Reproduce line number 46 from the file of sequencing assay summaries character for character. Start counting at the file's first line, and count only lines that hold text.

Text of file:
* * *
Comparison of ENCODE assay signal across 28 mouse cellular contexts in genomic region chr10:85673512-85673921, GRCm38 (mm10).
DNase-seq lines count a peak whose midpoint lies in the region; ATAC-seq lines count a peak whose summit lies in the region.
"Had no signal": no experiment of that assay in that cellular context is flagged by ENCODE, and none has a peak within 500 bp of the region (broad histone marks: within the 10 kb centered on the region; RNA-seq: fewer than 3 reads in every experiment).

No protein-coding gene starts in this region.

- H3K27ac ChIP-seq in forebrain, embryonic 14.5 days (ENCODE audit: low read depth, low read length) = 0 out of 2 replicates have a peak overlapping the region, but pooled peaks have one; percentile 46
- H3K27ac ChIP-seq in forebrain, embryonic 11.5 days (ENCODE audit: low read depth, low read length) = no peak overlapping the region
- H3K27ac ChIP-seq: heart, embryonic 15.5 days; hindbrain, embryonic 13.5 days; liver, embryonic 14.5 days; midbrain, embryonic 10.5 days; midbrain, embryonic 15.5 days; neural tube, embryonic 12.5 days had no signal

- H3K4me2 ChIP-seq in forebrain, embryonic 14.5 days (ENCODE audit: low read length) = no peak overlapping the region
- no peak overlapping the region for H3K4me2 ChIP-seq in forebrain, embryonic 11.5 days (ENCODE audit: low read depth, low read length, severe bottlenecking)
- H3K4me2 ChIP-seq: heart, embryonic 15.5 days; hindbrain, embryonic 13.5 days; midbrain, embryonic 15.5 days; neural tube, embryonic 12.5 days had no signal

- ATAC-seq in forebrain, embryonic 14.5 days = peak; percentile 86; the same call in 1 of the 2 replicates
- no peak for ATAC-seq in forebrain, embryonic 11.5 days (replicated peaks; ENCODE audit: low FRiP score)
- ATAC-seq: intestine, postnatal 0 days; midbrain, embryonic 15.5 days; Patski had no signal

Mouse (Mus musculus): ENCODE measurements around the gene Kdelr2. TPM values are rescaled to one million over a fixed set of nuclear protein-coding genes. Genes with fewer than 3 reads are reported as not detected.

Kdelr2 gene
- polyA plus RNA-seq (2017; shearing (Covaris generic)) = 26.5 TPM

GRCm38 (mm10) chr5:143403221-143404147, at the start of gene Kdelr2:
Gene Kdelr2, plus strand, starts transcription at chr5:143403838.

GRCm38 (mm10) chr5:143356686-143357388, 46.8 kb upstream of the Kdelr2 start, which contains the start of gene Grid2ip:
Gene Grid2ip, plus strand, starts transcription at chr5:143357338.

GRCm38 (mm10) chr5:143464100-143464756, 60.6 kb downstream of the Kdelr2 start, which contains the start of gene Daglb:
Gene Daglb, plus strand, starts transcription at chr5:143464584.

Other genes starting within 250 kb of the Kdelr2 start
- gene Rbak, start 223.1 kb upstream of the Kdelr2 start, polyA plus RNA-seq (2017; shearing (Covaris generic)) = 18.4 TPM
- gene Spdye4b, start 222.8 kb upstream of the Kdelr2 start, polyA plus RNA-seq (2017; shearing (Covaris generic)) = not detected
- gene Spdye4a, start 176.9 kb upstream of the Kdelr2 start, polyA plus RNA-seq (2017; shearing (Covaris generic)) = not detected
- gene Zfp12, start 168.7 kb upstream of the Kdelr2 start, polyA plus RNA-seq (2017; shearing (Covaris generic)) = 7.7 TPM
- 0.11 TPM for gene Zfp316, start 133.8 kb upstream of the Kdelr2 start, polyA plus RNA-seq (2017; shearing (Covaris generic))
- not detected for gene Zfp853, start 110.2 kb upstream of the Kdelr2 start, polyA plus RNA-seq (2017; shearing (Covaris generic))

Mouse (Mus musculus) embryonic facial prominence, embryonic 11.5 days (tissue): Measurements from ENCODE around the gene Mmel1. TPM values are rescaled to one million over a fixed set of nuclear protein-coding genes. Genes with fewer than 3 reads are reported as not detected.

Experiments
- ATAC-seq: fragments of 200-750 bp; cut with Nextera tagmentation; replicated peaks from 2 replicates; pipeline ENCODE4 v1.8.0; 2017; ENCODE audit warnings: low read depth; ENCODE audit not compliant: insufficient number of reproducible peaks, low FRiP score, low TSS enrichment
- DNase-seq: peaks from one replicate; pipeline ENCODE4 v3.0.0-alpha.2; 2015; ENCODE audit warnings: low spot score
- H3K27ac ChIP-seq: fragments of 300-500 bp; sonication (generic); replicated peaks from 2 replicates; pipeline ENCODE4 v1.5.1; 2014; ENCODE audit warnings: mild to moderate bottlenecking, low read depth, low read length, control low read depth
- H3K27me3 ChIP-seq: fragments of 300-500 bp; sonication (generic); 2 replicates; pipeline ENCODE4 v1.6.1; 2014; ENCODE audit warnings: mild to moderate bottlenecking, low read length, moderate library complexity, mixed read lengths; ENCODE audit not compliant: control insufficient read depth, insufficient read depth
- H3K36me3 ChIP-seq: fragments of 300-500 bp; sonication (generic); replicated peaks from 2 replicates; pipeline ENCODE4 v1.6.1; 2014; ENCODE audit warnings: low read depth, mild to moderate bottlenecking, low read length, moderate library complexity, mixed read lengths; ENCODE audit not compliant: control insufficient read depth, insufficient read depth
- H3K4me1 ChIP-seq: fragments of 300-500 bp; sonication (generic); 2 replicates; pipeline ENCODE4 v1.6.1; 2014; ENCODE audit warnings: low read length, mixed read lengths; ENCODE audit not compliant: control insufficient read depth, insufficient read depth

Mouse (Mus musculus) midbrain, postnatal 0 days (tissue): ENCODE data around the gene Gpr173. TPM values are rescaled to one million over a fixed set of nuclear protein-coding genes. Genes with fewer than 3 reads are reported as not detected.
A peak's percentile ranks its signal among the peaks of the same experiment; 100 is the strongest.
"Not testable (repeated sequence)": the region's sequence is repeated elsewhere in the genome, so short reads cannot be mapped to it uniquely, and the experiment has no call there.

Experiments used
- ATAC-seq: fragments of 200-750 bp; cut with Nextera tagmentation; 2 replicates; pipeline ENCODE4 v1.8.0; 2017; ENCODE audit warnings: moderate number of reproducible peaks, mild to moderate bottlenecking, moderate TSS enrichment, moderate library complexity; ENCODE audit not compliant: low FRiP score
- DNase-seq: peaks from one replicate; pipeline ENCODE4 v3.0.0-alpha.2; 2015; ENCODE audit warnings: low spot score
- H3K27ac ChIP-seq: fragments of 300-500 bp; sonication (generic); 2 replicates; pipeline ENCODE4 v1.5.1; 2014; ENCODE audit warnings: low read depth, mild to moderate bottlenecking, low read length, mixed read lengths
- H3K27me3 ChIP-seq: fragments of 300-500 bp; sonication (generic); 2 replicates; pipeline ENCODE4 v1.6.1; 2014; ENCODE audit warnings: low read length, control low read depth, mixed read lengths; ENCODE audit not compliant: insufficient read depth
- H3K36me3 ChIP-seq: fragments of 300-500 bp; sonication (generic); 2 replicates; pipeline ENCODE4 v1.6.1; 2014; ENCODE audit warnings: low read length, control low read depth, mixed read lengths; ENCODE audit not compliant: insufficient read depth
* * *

- H3K36me3 ChIP-seq: fragments of 300-500 bp; sonication (generic); 2 replicates; pipeline ENCODE4 v1.6.1; 2014; ENCODE audit warnings: low read length, control low read depth, mixed read lengths; ENCODE audit not compliant: insufficient read depth